The NY Times has an article up about Iraq war deserters. One of the complicating issues about filing for conscientious objector status is brought to light in this article. Many soldiers are not opposed to fighting a war if they believe the cause is just and therefore do not qualify as ‘objectors’ and so have sought asylum in Canada.
The majority of the deserters in Canada have chosen not to make the authorities aware of their presence. Like any other illegal immigrants, they have settled for invisibility. A few dozen, though, followed Hinzmanâ€™s lead. Most found their way to Jeffry House. One young Army medic named Justin Colby read an AOL news posting about Hinzmanâ€™s case while stationed in Iraq. He telephoned House from Ramadi and showed up in his office a few months later.
House would eventually represent between 30 and 35 American deserters. Most of them, like Colby, say they joined the military in part out of patriotism. â€œI thought Iraq had something to do with 9/11,â€ Colby says, â€œthat they were the bad guys that attacked our country.â€ But unlike Hinzman, most did not apply for conscientious-objector status. They tend to say they arenâ€™t opposed to all wars in principle â€” just to the one they were ordered to fight. It wasnâ€™t until Colby arrived in Iraq that he started to see the conflict as â€œa war of aggression, totally unprovoked,â€ he says. â€œI was, like, â€˜This is what my buddies are dying for?â€™ â€ Midway through his tour, he decided: â€œIâ€™m never going to do this again.â€ He went AWOL the day before his unit left to train for a second deployment. House says that more than two-thirds of his clients have been deployed to Iraq at least once. â€œOne is resisting a third deployment.â€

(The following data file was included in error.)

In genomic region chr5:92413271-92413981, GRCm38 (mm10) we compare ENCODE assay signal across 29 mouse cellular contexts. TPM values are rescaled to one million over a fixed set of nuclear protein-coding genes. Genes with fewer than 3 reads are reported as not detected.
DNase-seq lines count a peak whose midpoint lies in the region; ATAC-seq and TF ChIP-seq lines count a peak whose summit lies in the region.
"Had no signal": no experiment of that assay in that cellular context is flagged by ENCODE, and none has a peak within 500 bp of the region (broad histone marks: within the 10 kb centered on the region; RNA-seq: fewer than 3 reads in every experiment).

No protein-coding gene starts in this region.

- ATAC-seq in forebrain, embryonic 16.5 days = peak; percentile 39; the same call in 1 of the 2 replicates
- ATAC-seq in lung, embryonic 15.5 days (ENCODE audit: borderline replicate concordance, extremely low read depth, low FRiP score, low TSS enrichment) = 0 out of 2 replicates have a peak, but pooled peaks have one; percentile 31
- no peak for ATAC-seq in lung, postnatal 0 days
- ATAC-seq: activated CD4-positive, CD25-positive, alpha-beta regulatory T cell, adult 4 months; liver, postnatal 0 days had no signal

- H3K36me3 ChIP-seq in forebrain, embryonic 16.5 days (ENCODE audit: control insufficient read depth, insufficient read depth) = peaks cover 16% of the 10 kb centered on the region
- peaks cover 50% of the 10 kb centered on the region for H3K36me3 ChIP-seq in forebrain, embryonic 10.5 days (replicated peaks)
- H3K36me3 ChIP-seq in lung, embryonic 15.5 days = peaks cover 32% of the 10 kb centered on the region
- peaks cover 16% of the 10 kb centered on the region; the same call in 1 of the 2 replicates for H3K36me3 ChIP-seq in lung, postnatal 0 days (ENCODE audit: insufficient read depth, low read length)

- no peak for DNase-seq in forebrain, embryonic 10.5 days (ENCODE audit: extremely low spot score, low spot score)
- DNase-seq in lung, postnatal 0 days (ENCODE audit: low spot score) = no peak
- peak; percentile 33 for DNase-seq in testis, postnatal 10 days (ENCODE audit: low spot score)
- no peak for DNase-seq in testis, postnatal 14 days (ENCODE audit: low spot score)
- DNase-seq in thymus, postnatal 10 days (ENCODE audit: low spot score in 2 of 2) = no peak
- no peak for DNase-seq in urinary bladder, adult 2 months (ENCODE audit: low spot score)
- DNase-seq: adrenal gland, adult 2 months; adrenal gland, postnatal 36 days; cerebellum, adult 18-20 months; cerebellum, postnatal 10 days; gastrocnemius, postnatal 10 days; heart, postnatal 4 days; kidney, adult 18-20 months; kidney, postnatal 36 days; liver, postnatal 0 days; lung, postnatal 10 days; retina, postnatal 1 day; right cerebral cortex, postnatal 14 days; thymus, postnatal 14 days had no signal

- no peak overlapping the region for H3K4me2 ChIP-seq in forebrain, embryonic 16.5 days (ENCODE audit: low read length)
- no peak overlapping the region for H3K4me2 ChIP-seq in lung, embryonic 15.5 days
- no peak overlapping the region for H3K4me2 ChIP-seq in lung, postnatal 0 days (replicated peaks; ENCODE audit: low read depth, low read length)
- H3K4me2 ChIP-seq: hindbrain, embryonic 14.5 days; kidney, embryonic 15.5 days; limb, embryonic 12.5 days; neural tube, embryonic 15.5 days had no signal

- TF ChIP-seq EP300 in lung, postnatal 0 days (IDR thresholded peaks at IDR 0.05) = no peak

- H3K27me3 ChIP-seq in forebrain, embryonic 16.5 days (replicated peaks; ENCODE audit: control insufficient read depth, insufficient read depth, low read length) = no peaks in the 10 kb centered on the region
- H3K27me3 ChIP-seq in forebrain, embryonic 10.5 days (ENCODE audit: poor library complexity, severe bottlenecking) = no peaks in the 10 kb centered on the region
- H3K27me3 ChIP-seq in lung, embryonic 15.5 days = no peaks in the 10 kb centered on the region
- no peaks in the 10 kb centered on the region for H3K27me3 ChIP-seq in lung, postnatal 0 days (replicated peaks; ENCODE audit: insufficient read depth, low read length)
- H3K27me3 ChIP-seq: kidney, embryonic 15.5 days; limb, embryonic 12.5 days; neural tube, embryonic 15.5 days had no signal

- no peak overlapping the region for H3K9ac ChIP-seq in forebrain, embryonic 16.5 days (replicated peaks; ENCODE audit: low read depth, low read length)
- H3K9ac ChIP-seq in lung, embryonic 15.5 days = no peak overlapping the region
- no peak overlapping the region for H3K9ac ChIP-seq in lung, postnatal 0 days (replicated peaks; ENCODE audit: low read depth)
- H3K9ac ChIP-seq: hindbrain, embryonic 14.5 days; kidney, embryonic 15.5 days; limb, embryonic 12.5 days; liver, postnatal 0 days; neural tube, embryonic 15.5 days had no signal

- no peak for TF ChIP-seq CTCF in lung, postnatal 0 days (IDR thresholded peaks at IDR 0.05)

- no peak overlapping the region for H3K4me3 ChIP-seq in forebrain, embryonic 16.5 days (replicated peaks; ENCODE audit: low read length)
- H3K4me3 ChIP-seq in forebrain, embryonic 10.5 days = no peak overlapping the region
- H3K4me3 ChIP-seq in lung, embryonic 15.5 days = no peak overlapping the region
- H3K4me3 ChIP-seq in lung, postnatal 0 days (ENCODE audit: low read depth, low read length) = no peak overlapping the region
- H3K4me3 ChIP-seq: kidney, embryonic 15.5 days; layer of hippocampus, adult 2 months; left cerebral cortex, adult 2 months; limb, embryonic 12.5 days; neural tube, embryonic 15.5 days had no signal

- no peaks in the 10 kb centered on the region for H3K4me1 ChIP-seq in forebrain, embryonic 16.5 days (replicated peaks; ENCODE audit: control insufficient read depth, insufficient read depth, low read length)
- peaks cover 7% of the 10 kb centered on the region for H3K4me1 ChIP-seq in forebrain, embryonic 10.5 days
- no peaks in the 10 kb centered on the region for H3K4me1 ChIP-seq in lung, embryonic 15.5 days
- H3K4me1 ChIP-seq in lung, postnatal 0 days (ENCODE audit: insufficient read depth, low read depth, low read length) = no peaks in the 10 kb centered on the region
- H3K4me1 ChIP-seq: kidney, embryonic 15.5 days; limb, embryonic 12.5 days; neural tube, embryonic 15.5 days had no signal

These young resistors have many reasons for choosing this path and one of the strongest is that they swore to uphold the constitution and believe they have been put into a situation which conflicts with that pledge. There is an organization which supports war resistors Courage to Resist